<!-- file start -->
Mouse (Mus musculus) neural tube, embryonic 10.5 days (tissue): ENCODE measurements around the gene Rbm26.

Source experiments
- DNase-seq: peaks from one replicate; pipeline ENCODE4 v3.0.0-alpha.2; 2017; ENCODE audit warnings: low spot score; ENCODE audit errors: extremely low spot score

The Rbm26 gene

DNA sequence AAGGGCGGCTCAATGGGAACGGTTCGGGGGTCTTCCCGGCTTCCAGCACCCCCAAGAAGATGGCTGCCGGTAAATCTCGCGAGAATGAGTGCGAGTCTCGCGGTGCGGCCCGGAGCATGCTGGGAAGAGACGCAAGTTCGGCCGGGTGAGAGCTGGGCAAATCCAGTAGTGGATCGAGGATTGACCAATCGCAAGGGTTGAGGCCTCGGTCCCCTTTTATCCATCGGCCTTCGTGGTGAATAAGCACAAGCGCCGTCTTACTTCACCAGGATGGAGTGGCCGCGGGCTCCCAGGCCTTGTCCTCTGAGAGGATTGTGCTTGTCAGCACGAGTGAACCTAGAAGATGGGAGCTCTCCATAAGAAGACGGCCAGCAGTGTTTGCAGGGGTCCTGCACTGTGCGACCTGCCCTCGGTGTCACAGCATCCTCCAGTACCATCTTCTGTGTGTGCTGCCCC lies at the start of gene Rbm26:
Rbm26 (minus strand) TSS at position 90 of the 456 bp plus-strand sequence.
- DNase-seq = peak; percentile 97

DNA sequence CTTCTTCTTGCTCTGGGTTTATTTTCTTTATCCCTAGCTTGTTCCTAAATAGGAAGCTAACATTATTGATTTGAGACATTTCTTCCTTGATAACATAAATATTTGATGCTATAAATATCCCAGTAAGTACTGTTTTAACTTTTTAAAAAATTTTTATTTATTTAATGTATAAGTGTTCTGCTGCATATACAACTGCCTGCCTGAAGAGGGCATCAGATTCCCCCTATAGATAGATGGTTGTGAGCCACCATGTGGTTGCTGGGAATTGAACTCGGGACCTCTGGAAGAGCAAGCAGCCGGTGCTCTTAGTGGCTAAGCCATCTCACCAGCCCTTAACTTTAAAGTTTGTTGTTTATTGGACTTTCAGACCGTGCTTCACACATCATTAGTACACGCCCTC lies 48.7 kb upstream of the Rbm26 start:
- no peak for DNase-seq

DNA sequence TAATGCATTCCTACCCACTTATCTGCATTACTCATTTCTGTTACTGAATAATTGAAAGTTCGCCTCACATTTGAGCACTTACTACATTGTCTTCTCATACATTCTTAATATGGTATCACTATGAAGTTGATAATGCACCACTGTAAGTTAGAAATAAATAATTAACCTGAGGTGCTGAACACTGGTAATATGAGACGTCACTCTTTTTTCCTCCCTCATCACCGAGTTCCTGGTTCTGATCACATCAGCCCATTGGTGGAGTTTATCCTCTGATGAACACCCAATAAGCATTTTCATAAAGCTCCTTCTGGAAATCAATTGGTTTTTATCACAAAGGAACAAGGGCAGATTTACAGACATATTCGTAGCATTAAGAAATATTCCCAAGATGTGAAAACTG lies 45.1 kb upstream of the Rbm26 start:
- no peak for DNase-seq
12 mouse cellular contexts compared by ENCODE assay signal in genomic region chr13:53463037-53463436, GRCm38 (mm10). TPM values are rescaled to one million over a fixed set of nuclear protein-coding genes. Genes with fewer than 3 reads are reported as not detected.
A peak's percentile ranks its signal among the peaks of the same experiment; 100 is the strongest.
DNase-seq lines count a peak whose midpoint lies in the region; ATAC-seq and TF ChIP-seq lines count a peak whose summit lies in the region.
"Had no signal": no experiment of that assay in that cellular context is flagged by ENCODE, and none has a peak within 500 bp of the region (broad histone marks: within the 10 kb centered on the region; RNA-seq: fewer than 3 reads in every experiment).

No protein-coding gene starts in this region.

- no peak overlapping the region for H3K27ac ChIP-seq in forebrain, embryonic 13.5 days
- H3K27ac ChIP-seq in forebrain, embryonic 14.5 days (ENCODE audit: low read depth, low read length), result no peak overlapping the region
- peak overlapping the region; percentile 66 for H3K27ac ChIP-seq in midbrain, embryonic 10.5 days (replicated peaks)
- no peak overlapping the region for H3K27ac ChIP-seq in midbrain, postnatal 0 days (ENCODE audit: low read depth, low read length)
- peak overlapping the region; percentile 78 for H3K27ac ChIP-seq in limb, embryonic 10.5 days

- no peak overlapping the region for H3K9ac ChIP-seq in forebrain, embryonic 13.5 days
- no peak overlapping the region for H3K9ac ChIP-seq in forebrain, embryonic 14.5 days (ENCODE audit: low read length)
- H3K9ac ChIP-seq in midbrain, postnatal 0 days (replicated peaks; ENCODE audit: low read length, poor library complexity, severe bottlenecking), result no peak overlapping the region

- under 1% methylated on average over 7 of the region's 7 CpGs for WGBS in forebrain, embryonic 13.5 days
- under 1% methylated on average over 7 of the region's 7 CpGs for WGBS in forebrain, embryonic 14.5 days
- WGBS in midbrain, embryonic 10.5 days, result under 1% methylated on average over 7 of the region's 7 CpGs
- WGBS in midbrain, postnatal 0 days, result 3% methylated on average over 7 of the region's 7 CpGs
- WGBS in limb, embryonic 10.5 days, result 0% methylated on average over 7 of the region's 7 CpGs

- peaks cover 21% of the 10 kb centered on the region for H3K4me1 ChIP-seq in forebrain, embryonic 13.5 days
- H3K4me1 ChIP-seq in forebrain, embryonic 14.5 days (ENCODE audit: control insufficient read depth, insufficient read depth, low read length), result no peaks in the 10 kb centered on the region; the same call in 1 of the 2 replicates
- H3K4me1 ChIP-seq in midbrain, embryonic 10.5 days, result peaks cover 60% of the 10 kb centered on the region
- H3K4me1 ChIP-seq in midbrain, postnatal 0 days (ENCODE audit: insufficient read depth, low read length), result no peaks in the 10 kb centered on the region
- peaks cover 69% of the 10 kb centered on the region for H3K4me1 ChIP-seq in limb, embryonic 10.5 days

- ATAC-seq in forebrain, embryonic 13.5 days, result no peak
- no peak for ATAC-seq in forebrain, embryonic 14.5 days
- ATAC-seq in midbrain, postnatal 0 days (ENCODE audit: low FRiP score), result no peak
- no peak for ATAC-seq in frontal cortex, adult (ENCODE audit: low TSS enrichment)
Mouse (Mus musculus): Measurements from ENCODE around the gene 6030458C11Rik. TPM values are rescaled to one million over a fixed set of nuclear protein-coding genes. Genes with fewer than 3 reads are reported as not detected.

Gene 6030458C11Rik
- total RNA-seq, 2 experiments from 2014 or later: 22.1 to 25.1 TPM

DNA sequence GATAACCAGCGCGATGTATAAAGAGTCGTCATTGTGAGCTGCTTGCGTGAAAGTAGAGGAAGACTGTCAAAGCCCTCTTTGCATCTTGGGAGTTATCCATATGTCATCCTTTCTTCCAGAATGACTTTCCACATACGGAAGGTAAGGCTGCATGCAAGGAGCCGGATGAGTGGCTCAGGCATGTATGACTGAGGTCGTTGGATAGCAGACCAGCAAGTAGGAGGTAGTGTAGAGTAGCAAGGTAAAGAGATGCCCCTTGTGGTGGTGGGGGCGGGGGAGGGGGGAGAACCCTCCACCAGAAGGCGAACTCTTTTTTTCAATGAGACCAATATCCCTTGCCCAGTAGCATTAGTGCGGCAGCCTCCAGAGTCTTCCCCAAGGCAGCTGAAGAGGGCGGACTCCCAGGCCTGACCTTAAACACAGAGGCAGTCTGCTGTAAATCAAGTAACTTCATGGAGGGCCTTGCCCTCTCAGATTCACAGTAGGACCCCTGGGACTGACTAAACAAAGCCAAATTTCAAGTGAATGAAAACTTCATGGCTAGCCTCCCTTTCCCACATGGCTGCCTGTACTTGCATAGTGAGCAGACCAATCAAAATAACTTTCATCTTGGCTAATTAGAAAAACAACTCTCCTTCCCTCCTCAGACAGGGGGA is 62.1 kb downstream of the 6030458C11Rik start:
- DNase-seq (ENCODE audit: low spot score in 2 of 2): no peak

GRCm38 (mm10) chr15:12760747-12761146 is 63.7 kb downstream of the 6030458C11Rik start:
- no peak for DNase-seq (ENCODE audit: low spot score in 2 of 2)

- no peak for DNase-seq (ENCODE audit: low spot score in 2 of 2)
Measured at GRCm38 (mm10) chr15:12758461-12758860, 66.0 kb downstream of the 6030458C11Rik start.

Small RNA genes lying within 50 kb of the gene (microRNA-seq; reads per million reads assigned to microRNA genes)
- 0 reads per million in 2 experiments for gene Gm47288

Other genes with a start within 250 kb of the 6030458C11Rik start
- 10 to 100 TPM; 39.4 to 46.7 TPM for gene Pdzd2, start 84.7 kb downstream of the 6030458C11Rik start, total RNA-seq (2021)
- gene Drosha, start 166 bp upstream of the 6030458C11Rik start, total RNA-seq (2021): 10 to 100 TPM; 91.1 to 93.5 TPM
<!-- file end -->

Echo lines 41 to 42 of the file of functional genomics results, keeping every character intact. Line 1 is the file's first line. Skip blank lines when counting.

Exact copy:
- total RNA-seq, 2 experiments from 2014 or later: 22.1 to 25.1 TPM

DNA sequence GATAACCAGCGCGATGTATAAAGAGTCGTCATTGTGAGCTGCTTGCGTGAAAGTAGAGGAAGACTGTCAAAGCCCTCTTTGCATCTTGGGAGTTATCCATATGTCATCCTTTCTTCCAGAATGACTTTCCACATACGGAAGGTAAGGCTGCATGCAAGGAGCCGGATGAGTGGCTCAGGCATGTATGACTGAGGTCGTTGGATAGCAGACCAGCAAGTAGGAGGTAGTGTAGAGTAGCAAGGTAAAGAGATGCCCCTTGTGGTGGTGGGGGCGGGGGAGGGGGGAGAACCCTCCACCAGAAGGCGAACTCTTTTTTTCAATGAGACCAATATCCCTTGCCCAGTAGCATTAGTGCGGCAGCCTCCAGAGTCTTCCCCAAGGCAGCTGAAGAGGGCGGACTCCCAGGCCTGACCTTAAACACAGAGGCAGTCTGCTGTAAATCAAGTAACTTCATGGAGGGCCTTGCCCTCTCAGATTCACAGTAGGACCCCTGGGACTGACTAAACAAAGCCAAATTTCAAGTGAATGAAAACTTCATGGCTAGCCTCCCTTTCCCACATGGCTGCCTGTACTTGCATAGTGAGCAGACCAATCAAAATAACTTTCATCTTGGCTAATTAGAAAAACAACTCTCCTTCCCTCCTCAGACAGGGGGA is 62.1 kb downstream of the 6030458C11Rik start: